Embracing Change in the Workplace by Predicting the Future

Is your company currently going through a transition? How do you navigate change in the workplace?

Many people fear change because it can be difficult and painful, even if it’s necessary and inevitable. Therefore, you must readily embrace change, rather than fear it.

Continue reading for the key to embracing change in the workplace.

Embrace Change

In Thou Shall Prosper, Daniel Lapin says that many companies go out of business when faced with change. However, the people who are embracing change in the workplace often enjoy profits that more than make up for their initial losses. In other words, those companies find that things have indeed changed for the better. 

For example, when the Internet became available to the average person, it created enormous changes in the business world. Many companies that didn’t embrace those changes went bankrupt, like Toys “R” Us and Blockbuster. However, businesses that embraced those changes and used them to their advantage—such as Amazon, led by Jeff Bezos—enjoyed enormous profits. 

(Shortform note: The classic business fable Who Moved My Cheese? gives two reasons why people (and businesses) tend to fear and resist change, even though it often works out for the best. First of all, people who are satisfied with the way things are will naturally resist change because it could upset their comfortable situation. Second, people (satisfied or not) tend to exaggerate the risks associated with any given change—they’ll imagine worst-case scenarios and act as if those scenarios are sure to happen. However, the moral of Who Moved My Cheese? is the same as what Lapin says here: Change is inevitable, and usually beneficial for those individuals and companies who embrace it.)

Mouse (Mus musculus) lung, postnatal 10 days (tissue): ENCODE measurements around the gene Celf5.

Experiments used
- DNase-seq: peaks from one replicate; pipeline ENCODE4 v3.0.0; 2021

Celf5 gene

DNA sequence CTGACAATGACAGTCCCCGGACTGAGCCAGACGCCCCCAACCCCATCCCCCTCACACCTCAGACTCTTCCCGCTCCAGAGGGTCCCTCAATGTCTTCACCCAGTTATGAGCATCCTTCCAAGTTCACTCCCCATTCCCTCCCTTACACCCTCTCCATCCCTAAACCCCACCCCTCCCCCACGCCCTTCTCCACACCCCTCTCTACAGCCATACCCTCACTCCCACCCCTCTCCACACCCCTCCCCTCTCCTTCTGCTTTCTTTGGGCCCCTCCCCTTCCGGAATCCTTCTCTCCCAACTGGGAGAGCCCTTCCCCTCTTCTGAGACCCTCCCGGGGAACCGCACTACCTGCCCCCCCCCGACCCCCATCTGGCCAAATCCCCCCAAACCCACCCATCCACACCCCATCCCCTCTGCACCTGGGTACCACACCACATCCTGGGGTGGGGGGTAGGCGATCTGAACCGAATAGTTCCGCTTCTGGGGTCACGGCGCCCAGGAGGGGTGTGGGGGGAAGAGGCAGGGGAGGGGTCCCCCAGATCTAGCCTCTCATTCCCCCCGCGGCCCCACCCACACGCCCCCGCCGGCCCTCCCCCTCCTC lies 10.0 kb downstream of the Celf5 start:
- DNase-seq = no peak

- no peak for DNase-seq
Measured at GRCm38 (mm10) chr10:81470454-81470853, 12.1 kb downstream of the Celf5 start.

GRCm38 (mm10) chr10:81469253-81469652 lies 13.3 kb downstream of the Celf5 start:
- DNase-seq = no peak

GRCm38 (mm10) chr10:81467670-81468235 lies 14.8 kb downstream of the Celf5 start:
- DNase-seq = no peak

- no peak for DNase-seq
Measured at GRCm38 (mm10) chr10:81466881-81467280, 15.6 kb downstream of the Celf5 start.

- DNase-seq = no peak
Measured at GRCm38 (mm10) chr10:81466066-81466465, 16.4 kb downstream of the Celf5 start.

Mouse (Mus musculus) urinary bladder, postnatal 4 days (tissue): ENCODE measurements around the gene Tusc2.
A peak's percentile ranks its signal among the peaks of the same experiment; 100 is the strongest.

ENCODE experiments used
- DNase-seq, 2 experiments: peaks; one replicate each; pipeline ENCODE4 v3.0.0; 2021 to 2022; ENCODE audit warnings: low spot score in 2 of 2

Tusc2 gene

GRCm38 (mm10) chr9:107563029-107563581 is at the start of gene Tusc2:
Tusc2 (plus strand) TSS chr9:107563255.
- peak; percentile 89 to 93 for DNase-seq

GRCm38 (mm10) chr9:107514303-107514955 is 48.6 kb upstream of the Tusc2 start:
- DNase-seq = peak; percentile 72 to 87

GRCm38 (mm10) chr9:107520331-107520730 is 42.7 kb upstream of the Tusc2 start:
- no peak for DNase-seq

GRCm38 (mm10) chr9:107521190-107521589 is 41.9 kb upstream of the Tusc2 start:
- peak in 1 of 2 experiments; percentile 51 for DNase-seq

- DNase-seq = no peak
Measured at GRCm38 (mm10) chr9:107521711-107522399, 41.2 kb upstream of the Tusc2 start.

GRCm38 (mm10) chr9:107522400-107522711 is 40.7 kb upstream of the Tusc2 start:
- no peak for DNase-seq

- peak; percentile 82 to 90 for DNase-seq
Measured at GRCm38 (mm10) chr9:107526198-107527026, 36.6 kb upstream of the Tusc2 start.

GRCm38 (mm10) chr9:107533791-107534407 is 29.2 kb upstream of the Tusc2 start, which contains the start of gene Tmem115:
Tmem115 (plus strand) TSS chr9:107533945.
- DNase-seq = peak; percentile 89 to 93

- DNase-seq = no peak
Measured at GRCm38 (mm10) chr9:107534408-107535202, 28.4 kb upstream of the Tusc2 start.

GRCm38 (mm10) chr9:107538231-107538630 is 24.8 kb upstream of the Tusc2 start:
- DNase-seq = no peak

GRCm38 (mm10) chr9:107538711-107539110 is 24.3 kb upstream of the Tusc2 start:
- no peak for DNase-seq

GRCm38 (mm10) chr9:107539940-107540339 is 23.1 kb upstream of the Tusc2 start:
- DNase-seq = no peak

We’ll discuss how you can guide your business through major changes, and how you can anticipate those changes by learning to predict future trends. 

How to Navigate Big Changes

Lapin says that companies can navigate major changes by acting slowly and purposefully, rather than impulsively reacting to a changing market. Furthermore, it’s crucial for companies undergoing change to stay connected to their core values and mission statements—if they make changes that compromise their brand identities, they’re likely to lose customers instead of gaining new ones.

A business that exemplifies successfully navigating change is the Walt Disney Company. While staying rooted in its mission to entertain and inspire people through stories, and continuing to use its most popular characters (like Mickey Mouse) as the foundation for its brand, Disney has repeatedly expanded and diversified over the last century to become one of the biggest entertainment companies in the world. 

Lapin bases his assertions about change on Jewish traditions. Judaism teaches that change is easier to accept when it happens gradually, which is why rituals to honor life changes (such as marriages and deaths) take place over multiple days. 

Jewish rituals also make it easier to embrace change by encouraging you to draw support from the parts of your life that remain constant. Such rituals involve praying, celebrating, or mourning with your family and community—therefore, they help you stay connected to your loved ones and your faith as you navigate major changes in other aspects of your life.